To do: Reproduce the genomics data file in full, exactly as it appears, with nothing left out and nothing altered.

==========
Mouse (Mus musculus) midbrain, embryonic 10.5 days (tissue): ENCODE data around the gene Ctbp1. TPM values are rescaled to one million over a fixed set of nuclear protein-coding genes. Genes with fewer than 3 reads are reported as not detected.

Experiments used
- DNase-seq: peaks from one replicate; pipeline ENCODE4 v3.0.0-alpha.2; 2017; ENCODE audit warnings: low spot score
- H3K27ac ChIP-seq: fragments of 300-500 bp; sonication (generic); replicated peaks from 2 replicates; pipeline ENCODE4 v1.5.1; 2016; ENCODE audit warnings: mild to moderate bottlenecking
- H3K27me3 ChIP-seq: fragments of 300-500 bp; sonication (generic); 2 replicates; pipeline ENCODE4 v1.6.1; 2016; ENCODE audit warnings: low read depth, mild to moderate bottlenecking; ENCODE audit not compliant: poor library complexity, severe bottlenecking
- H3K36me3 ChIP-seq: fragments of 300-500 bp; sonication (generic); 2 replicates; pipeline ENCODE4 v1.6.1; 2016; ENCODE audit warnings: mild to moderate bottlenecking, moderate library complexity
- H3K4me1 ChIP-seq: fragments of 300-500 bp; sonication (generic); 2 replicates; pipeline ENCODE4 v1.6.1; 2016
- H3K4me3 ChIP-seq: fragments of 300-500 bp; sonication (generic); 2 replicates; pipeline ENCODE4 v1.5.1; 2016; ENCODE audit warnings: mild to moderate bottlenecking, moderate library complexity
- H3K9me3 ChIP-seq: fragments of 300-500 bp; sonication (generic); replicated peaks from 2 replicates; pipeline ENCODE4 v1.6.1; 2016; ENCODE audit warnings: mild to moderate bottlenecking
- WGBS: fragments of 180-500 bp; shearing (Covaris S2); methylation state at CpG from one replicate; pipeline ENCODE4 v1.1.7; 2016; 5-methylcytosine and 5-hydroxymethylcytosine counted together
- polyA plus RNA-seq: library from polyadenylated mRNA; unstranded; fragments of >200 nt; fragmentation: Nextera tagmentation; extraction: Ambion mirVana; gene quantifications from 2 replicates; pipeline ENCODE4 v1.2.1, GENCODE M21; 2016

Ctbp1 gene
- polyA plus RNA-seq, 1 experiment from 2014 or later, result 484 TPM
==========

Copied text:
Mouse (Mus musculus) midbrain, embryonic 10.5 days (tissue): ENCODE data around the gene Ctbp1. TPM values are rescaled to one million over a fixed set of nuclear protein-coding genes. Genes with fewer than 3 reads are reported as not detected.

Experiments used
- DNase-seq: peaks from one replicate; pipeline ENCODE4 v3.0.0-alpha.2; 2017; ENCODE audit warnings: low spot score
- H3K27ac ChIP-seq: fragments of 300-500 bp; sonication (generic); replicated peaks from 2 replicates; pipeline ENCODE4 v1.5.1; 2016; ENCODE audit warnings: mild to moderate bottlenecking
- H3K27me3 ChIP-seq: fragments of 300-500 bp; sonication (generic); 2 replicates; pipeline ENCODE4 v1.6.1; 2016; ENCODE audit warnings: low read depth, mild to moderate bottlenecking; ENCODE audit not compliant: poor library complexity, severe bottlenecking
- H3K36me3 ChIP-seq: fragments of 300-500 bp; sonication (generic); 2 replicates; pipeline ENCODE4 v1.6.1; 2016; ENCODE audit warnings: mild to moderate bottlenecking, moderate library complexity
- H3K4me1 ChIP-seq: fragments of 300-500 bp; sonication (generic); 2 replicates; pipeline ENCODE4 v1.6.1; 2016
- H3K4me3 ChIP-seq: fragments of 300-500 bp; sonication (generic); 2 replicates; pipeline ENCODE4 v1.5.1; 2016; ENCODE audit warnings: mild to moderate bottlenecking, moderate library complexity
- H3K9me3 ChIP-seq: fragments of 300-500 bp; sonication (generic); replicated peaks from 2 replicates; pipeline ENCODE4 v1.6.1; 2016; ENCODE audit warnings: mild to moderate bottlenecking
- WGBS: fragments of 180-500 bp; shearing (Covaris S2); methylation state at CpG from one replicate; pipeline ENCODE4 v1.1.7; 2016; 5-methylcytosine and 5-hydroxymethylcytosine counted together
- polyA plus RNA-seq: library from polyadenylated mRNA; unstranded; fragments of >200 nt; fragmentation: Nextera tagmentation; extraction: Ambion mirVana; gene quantifications from 2 replicates; pipeline ENCODE4 v1.2.1, GENCODE M21; 2016

Ctbp1 gene
- polyA plus RNA-seq, 1 experiment from 2014 or later, result 484 TPM